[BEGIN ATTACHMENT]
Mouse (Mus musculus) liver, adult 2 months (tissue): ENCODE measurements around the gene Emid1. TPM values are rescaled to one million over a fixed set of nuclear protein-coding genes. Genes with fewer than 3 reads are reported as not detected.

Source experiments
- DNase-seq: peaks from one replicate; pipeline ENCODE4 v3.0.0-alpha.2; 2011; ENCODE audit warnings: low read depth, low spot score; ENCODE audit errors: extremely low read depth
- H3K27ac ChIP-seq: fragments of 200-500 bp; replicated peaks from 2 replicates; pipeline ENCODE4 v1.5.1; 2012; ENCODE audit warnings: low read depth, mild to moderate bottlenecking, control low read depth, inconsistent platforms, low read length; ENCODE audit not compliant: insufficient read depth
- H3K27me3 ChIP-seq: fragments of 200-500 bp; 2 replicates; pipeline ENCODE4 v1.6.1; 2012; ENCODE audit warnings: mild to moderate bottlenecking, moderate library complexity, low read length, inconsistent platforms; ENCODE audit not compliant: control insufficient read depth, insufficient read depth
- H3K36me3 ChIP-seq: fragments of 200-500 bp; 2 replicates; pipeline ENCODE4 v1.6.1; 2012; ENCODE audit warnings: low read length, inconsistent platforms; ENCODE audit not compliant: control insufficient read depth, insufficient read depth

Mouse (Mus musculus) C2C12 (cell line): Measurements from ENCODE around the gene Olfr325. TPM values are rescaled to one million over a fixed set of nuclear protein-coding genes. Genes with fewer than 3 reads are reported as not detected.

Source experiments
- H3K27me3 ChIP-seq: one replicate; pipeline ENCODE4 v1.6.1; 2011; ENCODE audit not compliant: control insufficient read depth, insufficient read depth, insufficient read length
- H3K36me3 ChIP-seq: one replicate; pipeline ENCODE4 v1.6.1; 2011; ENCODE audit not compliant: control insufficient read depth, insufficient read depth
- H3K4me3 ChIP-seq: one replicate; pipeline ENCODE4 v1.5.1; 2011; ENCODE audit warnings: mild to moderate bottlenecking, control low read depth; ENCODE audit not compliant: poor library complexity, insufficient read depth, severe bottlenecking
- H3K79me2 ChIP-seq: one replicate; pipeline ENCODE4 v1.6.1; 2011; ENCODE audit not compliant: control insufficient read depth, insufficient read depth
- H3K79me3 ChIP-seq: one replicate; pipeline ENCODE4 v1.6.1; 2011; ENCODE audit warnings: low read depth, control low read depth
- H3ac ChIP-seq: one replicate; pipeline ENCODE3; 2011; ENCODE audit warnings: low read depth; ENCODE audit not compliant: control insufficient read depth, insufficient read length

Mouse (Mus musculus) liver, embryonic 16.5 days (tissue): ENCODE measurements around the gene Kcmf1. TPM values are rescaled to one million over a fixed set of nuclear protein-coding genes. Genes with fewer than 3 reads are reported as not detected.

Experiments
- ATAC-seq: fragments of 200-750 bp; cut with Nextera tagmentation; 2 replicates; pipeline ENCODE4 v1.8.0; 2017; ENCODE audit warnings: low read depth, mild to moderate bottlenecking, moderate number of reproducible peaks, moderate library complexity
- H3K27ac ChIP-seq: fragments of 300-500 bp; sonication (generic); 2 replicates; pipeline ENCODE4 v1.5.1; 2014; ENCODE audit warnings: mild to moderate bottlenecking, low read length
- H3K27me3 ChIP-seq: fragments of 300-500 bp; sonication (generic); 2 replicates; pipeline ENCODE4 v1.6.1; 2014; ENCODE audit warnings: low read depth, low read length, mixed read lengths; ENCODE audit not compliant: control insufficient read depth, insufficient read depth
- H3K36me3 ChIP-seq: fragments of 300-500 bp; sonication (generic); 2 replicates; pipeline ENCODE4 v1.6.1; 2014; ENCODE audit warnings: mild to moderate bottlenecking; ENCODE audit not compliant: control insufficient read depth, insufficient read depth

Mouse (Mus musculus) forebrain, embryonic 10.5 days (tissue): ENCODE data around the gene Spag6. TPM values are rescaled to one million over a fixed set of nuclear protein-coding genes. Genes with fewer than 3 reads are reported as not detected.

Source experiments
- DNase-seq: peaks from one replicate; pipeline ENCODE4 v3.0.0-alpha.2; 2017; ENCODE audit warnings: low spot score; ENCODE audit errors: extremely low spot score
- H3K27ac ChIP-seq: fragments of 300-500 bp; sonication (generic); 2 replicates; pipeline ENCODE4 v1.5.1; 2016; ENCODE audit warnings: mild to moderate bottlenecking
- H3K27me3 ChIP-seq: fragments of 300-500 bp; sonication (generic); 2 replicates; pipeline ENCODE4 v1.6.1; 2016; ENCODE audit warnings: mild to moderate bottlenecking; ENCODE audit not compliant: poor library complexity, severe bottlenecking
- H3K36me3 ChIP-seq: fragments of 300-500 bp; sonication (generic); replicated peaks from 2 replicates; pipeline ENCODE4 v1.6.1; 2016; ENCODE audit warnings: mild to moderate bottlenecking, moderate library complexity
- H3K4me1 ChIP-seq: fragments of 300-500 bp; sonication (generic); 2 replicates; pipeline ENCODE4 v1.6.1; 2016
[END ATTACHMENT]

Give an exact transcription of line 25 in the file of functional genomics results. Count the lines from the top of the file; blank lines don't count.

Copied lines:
- H3K27me3 ChIP-seq: fragments of 300-500 bp; sonication (generic); 2 replicates; pipeline ENCODE4 v1.6.1; 2016; ENCODE audit warnings: mild to moderate bottlenecking; ENCODE audit not compliant: poor library complexity, severe bottlenecking